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Crew evacuates US segment of space station, but leak could be false alarm

A possible ammonia leak into the US portion of the International Space Station prompted US astronauts to seek shelter in the Russian segment. Engineers believe the warning may have been a false alarm.

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    The SpaceX Dragon resupply capsule begins the process of being berthed on to the International Space Station, April 20, 2014. Astronauts hurriedly evacuated the US section of the International Space Station and moved to its Russian module after a problem emerged Wednesday, Jan. 14, 2015, but Russian and US officials insisted all six crew were not in any danger.
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The crew aboard the International Space Station will likely be holding an unplanned slumber party in the Russian segment following a warning Wednesday morning that ammonia may be leaking into the US portion of the station.

The six-member crew received the warning at about 4 a.m. Eastern time, prompting them to don breathing masks and gather in the Russian segment. By about 9 a.m., no other evidence of ammonia in the segment appeared, suggesting to engineers on the ground that the event was a false alarm.

"We've got almost complete insight back, so everything's looking pretty normal right now. It's becoming a stronger case that this was a false indication," said spacecraft communicator James Kelly as he updated station commander Barry Wilmore on efforts to troubleshoot the issue.

"We're working towards making sure that this is a false indication," he added, noting that while engineers were working to get the crew back into the US segment as quickly as possible, the crew should still anticipate spending the night on the Russian segment.

An ammonia leak is one of three major incidents the crews train for, in addition to fires and major medical emergencies. Ammonia is used as a coolant to draw heat from a water-based cooling system inside the station. The ammonia then carries the heat to heat exchangers outside.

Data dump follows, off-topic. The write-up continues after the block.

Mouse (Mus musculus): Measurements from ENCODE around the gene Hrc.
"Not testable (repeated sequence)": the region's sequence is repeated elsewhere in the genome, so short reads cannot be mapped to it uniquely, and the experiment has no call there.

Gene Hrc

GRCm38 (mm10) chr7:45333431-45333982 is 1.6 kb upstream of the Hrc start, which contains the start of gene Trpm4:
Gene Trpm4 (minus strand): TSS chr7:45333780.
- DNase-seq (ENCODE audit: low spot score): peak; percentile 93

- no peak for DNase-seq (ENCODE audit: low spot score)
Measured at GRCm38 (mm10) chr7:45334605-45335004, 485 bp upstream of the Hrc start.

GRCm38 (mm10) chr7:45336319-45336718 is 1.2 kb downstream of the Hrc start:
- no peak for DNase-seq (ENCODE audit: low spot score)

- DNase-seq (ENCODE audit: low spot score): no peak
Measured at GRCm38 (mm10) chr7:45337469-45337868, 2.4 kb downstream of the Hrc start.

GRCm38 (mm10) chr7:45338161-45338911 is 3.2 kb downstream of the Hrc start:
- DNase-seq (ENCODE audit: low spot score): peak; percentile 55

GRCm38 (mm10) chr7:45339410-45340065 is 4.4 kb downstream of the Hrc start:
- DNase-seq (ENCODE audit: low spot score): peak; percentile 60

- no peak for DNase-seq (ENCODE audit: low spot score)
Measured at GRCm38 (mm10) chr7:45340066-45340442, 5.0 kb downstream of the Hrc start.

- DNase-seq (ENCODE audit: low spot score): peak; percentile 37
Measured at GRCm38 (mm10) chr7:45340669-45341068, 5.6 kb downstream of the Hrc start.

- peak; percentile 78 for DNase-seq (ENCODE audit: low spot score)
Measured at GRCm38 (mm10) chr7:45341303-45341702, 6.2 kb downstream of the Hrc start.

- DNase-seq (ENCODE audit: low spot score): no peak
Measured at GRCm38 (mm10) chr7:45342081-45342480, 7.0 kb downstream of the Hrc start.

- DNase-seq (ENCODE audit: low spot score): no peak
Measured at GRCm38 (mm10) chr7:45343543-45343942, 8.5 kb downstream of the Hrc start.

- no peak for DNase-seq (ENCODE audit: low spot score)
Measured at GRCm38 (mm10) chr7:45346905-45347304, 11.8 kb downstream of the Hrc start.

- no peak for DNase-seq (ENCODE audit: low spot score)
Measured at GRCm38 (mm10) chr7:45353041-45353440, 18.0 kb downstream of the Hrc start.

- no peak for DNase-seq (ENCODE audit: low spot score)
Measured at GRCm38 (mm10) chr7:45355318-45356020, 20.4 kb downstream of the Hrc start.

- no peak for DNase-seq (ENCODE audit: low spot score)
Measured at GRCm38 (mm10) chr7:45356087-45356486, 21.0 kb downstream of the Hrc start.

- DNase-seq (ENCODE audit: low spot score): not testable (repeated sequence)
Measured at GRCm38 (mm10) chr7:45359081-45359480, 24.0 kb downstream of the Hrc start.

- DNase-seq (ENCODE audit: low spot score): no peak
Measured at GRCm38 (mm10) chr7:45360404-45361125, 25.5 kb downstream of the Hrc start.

Controllers monitoring the station's systems noted that pressure in one of the cooling system's two water loops was rising even as cabin pressure was rising, according to a NASA statement. That combination could signal a leak, so to be safe, controllers sent the crew into the Russian segment and had them close the hatch.

Controllers also shut down the cooling loop and non-essential hardware in the US segment as a precaution. By 9 a.m. engineers were increasingly convinced the event was a false alarm and started the process of reactivating the US segment's cooling system.

This is not the first time the crew has experienced issues relating to the cooling system. In mid-December 2013, for example, a valve in one of the external pumps circulating ammonia malfunctioned, forcing crew members to conduct two spacewalks to swap out the balky pump for a spare NASA had stowed on the station's exterior. Non-essential equipment remained shut down from Dec. 11, when the malfunction occurred, to Dec. 24, when crew members Rick Mastracchio and Michael Hopkins successfully replaced the pump.

In addition to Commander Wilmore, the current crew includes NASA's Terry Virts, the European Space Agency's Samantha Cristoforetti, and Russian's Alexander Samokutyaev, Elena Serova, and Anton Shkaplerov.

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